This story was updated March 26, 2018, at 10:47 p.m.
DALTON, Ga. — After the Parkland, Fla., shooting, Dalton High School students Alyssa Anderson and Jessica Jaconetti wanted to do something to organize change.
Anderson said she didn't know Jaconetti before she reached out to administrators to talk about organizing a student walkout on March 14 to honor the victims in Florida's Feb. 14 shooting.
Jaconetti had also reached out with the same goal. At the time, she said, "It was about being worried something would happen in our school. Then it did."
Just two weeks earlier, Dalton High School experienced its own shooting when social studies teacher Jesse Randal Davidson locked himself in his classroom and fired a .38 through a window on Feb. 28, according to Dalton police. He had sneaked the gun onto campus in his computer case. No one was injured in that shooting, but students still feared the worst while the events transpired.
With that incident still fresh, administrators told Anderson a walkout wouldn't do much for any actual change, so they connected her with Jaconetti, who had also reached out, and they worked together with administrators to organize a public forum on school safety, which was held Monday night.
Most notable in attendance at Monday night's forum were Georgia Sen. Chuck Payne, state Rep. Kasey Carpenter, Dalton Mayor Dennis Mock and Judge Charlie Bethel. The high school's student resource officer and a Georgia State Patrol sergeant also were present.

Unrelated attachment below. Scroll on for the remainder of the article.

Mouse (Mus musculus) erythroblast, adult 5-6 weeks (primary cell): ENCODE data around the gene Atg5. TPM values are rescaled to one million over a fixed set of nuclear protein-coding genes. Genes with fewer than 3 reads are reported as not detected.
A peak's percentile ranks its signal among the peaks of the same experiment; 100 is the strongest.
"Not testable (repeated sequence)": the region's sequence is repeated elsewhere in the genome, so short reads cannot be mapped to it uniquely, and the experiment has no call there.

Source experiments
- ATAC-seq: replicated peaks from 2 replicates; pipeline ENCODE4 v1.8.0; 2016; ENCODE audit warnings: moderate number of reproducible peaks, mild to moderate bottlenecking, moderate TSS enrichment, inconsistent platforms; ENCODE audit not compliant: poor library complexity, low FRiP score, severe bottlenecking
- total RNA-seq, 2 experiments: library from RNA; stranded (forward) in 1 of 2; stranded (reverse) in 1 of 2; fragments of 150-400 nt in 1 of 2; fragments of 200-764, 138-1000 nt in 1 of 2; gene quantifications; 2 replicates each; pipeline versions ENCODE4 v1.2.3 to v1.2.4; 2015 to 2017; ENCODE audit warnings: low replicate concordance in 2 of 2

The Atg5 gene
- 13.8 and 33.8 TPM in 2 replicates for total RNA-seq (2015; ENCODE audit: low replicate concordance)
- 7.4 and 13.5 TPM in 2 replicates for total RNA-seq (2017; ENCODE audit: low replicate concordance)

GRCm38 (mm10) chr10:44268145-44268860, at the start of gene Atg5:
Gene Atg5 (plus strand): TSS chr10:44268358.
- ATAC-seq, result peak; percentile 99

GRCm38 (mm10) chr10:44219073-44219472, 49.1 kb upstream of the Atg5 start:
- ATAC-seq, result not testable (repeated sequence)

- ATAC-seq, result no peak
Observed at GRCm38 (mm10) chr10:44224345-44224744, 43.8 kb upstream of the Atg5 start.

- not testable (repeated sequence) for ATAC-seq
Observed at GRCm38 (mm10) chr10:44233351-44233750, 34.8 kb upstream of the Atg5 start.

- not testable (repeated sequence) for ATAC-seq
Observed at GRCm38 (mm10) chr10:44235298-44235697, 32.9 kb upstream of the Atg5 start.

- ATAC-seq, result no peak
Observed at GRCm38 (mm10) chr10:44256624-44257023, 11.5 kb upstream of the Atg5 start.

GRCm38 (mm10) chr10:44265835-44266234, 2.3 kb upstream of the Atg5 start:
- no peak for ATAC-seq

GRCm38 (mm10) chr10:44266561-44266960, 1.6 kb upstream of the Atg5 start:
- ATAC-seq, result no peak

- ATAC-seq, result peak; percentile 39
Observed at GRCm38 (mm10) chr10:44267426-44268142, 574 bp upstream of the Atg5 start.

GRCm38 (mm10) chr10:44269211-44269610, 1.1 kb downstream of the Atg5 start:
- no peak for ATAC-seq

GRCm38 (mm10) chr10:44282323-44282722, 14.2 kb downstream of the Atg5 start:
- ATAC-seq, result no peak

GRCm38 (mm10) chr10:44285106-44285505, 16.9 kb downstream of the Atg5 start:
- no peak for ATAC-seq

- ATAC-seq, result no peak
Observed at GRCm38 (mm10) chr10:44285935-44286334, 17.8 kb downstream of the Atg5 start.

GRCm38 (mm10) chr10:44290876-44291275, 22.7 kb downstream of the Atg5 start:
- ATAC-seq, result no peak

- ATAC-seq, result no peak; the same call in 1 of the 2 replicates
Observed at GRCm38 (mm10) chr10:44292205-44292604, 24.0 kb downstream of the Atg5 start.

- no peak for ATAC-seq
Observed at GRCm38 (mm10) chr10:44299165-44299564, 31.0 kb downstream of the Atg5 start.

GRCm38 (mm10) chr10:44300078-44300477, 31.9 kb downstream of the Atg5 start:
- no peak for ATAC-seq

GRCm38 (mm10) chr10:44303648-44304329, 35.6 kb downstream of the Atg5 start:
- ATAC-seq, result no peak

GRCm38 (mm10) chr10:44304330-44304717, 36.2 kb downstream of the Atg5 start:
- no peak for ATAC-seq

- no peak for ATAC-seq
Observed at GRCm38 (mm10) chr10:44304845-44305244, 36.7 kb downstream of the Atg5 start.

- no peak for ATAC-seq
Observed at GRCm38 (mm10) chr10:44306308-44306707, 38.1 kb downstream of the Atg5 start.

Students' questions ranged from panelists' thoughts on school safety measures and gun law reform to how to address mental health issues, though some panelists were unable to answer opinionated questions due to their professions.
Carpenter and Payne noted several bills and resolutions that are making their way through the Georgia House that address school safety. For example, the STOP School Violence Act would improve security measures and add specialized training for school officials in responding to mental health crises.
Most panelists did not support legislation limiting the ability to obtain weapons, though the one who could respond with an opinion did acknowledge more can be done to have more thorough background checks that include mental health checks.
"There are a lot of things the state can do," Payne said. "I think, really, as the saying goes, 'You can't legislate morality.' I don't know that greater and tougher gun laws are the solution."
But Lynn Laughter, chairwoman of the Board of Commissioners, said that while she was a strong Second Amendment supporter, she was opposed to people being able to easily purchase assault rifles.
"I don't see any reason people should be able to be able to buy AK-47s that fire multiple rounds," she said, the audience clapping. "Why does anybody need that if they're not in war?"